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Clicker Training: Challenge Accepted

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        07-25-2013, 01:01 AM
      #261
    Yearling
    Naw, it's not something new or treat related. I should have seen it coming and left a hole in his training. He's just an ornery 3 year old that needs to learn his place, which I obviously haven't taught him (or at least I hadn't, and now I have haha).

    Though while we're talking about treats, it never fails to amaze me how food motivated this horse is. I'm positive that as long as it's edible, he'll work for it. Actually, once I taught him that there are other good foods besides hay (he did go through that "skeptic" phase where he didn't recognize treats or other foods to be edible), I've never found a food he didn't guzzle down. When I first introduced him to mash, he watched Snickers eat his for a while, took a nibble here and there, and within 5 minutes I had to take Snickers out of the paddock to finish his mash because Flash wouldn't pull his head out of the bucket. After that, Snickers asserted his dominance to make sure he got his mash, but when I added Ultramin to it and Snickers turned up his nose, Flash happily finished both of their buckets. A lot of people don't use Ultramin because their horses won't eat it - but Flash actually licks the bottom of his bucket to make sure he's got every last bit.

    I guess I couldn't ask for a better horse to do CT with haha. He's so excited to work every day because he knows there's food involved! And it never matters whether he's waiting for a meal, just ate one, or is in the middle of one - he gladly leaves his hay to work for more hay since that's what I'm using lol. I guess it must be "special" hay in his mind. Whatever. It makes us both happy - that's all that matters!
         
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        07-25-2013, 01:08 AM
      #262
    Yearling
    I guess, though, I did want to make a point that there are times you might temporarily forgo CT when there's a question of safety. I remember Punks asking about when it's ok to +P in the context of Viking getting pushy about treats, like when I give Flash a firm smack on the nose if he takes his treat with teeth. He's been getting sneaky about that lately - he starts to take the treat with his lips, and then grabs it with his teeth, so I don't have a change to just close my hand and take it way because he's already got it (and my thumb yesterday and that hurt!). After a few light flicks on his nose for taking it with his teeth, he's back to being a bit more careful when he takes his treat. Again, it's one of those things where you want a message to be communicated clearly and immediately, and sometimes an uncomfortable reaction from you is necessary, especailly when working with a 1,000 lb animal that could kill you in a heartbeat. I've got a husband to return home to, and the bottom line is that he expects me to come home in the same condition as when I left.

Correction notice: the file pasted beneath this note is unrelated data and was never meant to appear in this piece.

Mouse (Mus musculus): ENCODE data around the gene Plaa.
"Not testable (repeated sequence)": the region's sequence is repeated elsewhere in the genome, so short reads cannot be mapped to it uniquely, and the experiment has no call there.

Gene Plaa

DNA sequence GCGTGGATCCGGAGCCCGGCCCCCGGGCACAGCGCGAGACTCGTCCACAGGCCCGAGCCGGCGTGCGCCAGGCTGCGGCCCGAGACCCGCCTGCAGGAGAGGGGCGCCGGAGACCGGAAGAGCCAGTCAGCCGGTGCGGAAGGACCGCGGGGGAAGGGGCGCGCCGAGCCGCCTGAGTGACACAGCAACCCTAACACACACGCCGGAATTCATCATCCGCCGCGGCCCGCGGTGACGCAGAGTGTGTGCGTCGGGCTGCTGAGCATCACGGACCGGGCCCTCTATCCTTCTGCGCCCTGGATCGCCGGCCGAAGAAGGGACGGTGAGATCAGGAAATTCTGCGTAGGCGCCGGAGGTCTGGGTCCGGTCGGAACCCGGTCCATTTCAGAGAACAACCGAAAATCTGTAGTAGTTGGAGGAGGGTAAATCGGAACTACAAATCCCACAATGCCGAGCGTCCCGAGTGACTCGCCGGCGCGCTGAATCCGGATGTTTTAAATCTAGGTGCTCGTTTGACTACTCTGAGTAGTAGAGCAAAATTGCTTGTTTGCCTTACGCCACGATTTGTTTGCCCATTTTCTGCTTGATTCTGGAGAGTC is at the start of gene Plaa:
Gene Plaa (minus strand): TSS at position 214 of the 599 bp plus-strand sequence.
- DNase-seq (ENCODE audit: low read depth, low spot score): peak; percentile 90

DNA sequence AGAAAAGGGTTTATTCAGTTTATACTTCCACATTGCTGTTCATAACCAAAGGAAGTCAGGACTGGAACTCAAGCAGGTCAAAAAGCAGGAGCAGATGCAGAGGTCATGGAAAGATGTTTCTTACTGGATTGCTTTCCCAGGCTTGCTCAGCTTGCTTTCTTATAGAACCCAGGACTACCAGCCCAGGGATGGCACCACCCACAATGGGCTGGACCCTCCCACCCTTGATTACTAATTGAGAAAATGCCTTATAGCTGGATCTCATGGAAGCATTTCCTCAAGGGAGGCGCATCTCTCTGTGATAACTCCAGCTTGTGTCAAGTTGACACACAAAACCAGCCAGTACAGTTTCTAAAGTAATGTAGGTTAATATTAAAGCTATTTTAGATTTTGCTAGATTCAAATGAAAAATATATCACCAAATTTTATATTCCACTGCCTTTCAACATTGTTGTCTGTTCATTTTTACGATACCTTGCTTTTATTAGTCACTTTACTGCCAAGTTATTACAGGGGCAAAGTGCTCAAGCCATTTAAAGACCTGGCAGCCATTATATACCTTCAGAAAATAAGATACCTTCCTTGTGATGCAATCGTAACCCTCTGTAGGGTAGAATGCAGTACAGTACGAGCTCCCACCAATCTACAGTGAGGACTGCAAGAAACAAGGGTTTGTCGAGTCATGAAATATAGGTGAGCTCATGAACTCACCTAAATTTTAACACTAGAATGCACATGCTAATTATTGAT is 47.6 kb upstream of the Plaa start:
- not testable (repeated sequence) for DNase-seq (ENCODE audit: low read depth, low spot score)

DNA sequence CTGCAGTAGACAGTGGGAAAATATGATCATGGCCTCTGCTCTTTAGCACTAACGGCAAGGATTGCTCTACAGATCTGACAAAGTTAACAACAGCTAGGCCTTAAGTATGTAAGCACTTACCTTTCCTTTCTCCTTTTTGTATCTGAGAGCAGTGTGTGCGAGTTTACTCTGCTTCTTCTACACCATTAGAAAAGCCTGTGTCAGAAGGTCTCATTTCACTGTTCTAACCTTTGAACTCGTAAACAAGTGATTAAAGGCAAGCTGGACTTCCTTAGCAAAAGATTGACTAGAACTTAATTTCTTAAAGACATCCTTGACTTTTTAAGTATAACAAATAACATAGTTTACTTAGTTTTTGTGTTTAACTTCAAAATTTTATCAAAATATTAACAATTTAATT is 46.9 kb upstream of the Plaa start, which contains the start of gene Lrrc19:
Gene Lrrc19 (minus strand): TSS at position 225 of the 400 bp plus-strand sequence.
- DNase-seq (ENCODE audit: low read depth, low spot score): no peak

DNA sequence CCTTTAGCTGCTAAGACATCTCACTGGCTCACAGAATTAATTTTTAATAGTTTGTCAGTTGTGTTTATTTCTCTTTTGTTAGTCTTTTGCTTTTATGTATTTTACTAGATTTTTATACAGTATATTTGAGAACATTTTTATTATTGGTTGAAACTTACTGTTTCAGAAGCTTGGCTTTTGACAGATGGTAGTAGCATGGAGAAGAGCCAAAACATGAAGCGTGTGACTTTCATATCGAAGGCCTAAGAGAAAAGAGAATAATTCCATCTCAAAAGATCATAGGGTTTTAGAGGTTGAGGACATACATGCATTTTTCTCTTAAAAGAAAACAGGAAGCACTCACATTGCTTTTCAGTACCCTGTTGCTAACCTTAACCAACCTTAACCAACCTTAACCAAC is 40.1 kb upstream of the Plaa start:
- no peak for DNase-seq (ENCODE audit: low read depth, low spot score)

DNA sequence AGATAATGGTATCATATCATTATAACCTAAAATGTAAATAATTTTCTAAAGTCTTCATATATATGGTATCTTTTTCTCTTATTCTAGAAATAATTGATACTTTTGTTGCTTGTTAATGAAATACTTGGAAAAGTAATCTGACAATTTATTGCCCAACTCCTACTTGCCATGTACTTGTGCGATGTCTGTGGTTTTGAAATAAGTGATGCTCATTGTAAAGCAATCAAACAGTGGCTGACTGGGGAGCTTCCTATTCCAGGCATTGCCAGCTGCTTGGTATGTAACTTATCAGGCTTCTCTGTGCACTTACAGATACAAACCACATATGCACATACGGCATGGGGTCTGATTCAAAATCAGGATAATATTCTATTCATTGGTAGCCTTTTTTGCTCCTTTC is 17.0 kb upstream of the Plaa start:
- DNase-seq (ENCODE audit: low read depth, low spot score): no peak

07-25-2013, 11:00 AM
      #263
    Super Moderator
    David Archer used a sort of CT with a negative type of reinforcement in his last video - working with a warmblood that gets aggressive and kicks out
    It did seem to have the right effect on the horse but I'm not sure that it couldn't go badly in inexperienced hands
    I'm posting links to both videos of the horse so you can see its bad behavior the first time he evaluates it
    https://www.youtube.com/watch?v=mpb9...jfQNwzoeivpzQQ

    https://www.youtube.com/watch?v=c8zyweEwdnw
         
        07-25-2013, 09:51 PM
      #264
    Started
    Quote:
    Originally Posted by jaydee    
    David Archer used a sort of CT with a negative type of reinforcement in his last video - working with a warmblood that gets aggressive and kicks out
    It did seem to have the right effect on the horse but I'm not sure that it couldn't go badly in inexperienced hands
    I'm posting links to both videos of the horse so you can see its bad behavior the first time he evaluates it
    https://www.youtube.com/watch?v=mpb9...jfQNwzoeivpzQQ

    https://www.youtube.com/watch?v=c8zyweEwdnw

    Those videos were VERY interesting... I'm still trying to process what I saw. Both froze on me halfway through so I couldn't see all of it and maybe I would have thought better had I seen the ending...